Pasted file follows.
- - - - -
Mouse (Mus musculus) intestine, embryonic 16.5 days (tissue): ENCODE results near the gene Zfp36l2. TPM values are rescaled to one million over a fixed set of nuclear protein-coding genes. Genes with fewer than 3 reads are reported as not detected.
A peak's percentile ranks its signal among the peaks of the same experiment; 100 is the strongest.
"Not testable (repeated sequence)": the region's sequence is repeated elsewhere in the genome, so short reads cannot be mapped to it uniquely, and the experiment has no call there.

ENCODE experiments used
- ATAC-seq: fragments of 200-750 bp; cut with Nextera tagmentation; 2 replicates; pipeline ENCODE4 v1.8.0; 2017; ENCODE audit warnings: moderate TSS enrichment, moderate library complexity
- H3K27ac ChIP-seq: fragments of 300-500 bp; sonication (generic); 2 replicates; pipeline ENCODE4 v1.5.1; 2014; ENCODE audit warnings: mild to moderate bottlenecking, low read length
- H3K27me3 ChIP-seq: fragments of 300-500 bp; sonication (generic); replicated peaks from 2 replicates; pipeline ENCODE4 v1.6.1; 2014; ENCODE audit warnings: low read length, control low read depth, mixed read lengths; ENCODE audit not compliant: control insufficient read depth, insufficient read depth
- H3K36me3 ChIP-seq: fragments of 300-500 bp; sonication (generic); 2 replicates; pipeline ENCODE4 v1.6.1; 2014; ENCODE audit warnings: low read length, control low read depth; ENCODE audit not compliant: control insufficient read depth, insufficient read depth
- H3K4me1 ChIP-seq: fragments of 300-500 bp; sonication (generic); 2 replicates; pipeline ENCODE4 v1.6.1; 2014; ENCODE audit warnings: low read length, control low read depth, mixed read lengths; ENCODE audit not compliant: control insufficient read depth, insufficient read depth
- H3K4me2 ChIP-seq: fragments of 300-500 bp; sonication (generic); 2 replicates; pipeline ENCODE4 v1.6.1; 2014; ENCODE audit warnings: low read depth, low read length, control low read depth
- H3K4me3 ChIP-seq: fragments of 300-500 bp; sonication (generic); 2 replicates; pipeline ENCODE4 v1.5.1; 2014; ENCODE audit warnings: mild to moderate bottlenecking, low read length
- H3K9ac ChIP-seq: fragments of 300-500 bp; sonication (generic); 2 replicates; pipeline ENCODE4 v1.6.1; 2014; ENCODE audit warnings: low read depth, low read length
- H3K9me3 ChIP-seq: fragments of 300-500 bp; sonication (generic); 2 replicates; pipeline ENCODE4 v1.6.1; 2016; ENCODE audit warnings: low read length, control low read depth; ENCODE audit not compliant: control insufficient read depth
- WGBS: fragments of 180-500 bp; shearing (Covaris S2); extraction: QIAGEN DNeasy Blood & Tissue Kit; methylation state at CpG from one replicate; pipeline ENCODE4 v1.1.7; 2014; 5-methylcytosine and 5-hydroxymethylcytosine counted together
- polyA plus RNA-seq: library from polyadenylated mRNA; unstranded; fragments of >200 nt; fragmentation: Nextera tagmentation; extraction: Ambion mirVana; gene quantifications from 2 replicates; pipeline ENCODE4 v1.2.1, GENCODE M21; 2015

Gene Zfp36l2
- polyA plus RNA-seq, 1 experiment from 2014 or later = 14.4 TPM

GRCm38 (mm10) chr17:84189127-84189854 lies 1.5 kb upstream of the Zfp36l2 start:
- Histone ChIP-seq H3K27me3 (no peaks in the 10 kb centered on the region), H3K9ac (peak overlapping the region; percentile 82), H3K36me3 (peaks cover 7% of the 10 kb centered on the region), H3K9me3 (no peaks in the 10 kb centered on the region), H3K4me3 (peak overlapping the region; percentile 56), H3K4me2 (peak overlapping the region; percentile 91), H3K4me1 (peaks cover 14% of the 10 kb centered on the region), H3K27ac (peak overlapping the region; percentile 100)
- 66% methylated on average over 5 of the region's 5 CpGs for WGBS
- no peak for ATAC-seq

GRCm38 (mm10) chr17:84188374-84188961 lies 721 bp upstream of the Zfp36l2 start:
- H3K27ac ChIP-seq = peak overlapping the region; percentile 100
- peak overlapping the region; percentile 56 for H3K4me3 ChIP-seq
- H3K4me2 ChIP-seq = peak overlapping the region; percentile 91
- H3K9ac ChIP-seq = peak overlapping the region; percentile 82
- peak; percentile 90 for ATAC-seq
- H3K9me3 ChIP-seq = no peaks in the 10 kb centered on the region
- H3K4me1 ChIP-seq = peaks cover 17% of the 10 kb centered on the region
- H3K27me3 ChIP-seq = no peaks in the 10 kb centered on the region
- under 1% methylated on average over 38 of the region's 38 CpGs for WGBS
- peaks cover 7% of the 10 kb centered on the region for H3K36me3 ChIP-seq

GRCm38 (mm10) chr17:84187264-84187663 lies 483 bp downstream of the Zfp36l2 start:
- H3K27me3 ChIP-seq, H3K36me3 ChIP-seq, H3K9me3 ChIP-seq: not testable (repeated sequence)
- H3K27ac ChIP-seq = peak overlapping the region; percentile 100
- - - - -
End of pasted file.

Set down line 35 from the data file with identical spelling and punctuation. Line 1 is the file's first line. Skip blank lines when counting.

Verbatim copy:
- H3K27ac ChIP-seq = peak overlapping the region; percentile 100